Professor Geoffrey Brooks, Pro Vice-Chancellor (Future Manufacturing) at Swinburne University of Technology, sat down with Global Challenges Manufacturing Innovation leader, Professor Geoffrey Spinks, in July as part of the A Conversation With series.

The event, held in front of a large audience of students and academics, was a fantastic opportunity to learn more about the current state of the manufacturing industry and what’s in store for the future.

Professor Brooks spoke about his career, his interest in the manufacturing sector, and why industries must innovate to survive.

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Can data transform the manufacturing industry?

How can analytics benefit the manufacturing industry? Photo credit: ThinkStock

How can analytics benefit the manufacturing industry? Photo credit: ThinkStock

 By Abhijith Anand, Global Challenges PhD Scholar

Consciously or unconsciously, manufacturing industries have been collecting data from the many machines and equipment that are used in everyday routines.

The complexity and the granularity of the data vary from simple transactional logs to temperatures, location, and diagnostic information on the machines and organisational processes. Every time machines interact with other machines or any agents of change, data is born.

Advancements in information systems and technology have enabled manufacturers to aggregate the data from multiple machines and store in the data warehouses. However, the question is: can we derive value from the data that is artlessly sitting in data warehouses?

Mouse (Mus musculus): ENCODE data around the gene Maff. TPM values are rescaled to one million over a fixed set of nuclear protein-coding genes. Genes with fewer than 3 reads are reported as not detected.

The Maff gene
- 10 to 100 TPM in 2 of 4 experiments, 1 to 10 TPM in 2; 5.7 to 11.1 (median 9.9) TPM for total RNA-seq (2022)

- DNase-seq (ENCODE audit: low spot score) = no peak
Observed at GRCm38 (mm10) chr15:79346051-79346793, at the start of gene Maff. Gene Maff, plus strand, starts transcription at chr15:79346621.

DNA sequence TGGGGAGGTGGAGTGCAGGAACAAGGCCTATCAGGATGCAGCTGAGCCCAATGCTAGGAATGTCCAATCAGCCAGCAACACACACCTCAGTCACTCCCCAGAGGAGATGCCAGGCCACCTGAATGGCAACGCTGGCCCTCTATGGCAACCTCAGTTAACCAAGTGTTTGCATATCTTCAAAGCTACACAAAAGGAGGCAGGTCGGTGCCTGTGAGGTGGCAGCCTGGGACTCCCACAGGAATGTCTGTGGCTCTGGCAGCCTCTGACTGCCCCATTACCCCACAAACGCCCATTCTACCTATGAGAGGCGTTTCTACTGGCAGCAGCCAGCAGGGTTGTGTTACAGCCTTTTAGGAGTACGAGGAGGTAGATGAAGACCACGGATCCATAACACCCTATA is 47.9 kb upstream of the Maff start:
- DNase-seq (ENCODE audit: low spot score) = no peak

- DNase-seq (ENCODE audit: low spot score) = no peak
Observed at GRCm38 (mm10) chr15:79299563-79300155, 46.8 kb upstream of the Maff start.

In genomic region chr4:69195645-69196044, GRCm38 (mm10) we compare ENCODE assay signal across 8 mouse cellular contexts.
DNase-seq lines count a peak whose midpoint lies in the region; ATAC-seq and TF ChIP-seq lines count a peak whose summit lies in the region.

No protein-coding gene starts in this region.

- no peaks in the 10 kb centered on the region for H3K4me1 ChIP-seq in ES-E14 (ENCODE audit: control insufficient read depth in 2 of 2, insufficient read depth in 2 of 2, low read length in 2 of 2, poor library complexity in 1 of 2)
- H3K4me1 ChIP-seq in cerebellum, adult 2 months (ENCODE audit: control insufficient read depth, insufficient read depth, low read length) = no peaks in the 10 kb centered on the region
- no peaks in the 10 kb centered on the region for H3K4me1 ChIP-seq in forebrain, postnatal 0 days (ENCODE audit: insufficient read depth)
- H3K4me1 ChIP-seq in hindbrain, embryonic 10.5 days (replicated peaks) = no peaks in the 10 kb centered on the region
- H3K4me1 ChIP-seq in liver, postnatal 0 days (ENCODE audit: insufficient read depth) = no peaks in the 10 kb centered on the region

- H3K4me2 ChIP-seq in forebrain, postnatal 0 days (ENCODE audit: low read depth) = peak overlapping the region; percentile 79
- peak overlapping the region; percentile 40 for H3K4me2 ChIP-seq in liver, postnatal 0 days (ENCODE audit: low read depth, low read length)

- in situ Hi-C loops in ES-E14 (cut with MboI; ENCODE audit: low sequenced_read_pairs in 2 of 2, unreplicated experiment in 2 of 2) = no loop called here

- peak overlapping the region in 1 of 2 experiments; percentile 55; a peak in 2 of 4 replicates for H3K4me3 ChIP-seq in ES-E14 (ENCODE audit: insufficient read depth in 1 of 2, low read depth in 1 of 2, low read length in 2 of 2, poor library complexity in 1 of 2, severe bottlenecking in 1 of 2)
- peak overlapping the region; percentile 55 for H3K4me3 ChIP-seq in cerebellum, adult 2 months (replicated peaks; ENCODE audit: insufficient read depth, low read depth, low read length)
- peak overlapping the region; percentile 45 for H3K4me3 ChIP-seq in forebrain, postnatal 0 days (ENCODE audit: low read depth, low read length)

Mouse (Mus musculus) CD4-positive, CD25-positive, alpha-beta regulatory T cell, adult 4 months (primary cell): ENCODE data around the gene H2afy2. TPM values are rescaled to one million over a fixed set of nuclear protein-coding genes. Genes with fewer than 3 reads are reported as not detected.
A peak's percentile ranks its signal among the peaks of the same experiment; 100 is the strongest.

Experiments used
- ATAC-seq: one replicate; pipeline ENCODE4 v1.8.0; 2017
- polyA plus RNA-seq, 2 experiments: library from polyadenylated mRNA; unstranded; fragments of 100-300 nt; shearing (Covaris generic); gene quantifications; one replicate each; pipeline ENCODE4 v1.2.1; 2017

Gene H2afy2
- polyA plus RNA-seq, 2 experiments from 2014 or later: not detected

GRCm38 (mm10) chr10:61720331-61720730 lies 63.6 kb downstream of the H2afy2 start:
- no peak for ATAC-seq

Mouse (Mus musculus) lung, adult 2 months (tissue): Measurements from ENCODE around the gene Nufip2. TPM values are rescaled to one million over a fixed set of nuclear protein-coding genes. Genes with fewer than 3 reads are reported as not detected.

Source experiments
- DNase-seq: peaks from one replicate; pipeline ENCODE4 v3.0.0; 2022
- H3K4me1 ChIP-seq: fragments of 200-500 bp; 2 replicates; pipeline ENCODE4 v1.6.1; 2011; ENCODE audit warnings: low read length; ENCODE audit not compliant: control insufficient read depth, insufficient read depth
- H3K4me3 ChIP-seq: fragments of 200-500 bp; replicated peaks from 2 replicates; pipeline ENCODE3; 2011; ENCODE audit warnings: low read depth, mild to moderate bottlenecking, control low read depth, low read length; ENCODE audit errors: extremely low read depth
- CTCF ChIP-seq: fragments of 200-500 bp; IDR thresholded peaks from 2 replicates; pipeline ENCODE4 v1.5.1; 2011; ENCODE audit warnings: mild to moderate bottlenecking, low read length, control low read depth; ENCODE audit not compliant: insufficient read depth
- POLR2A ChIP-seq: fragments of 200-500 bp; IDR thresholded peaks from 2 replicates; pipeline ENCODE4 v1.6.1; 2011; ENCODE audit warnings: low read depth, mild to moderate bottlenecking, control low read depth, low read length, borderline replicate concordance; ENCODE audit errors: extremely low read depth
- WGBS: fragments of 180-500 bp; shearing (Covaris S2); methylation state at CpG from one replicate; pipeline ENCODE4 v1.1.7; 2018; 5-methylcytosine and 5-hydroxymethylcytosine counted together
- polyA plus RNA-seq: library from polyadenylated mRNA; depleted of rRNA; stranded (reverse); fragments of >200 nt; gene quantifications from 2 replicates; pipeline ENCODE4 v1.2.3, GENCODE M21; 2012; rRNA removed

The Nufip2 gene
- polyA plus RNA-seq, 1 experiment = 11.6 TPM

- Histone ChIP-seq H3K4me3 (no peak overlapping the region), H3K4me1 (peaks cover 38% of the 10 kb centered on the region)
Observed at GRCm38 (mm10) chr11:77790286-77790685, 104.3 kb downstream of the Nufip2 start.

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Lessons from Cleveland: why manufacturing matters

By Manufacturing Innovation leader Professor Geoff Spinks

Middlesbrough Transporter Bridge in Cleveland, Ohio. Photo credit: iStock

Middlesbrough Transporter Bridge in Cleveland, Ohio. Photo credit: iStock

CLEVELAND, OHIO: Manufacturing Innovation is one of the three inaugural themes within the University of Wollongongs Global Challenges Program, which are united under the aim of Transforming Lives and Regions.

But why should we worry about manufacturing? Is it a problem if all manufacturing disappears from the Illawarra and Australia? After all, as consumers we already benefit considerably from low-cost imported manufactured goods of all varieties, from iPods to cars.

A University of Manchester study has estimated Apple’s profits would decrease by 50 per cent if iPhones were assembled in the United States, compared to China. Presumably, the ‘on-shoring’ of iPhone assembly would drive selling prices through the roof.

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Fishing for artificial muscles nets a very simple solution

By Geoff Spinks, University of Wollongong 

Sometimes in research the answer is right under your nose.

In our case, we spent nearly two decades developing exotic materials as artificial muscles – to now show in a paper published in Science today that the best performing systems can be made from ordinary, everyday fishing line.

Or sewing thread, if you prefer.

Not only are these materials cheap and readily available, they can be converted into high performance artificial muscles easily – just start twisting!

Polymer coil muscles.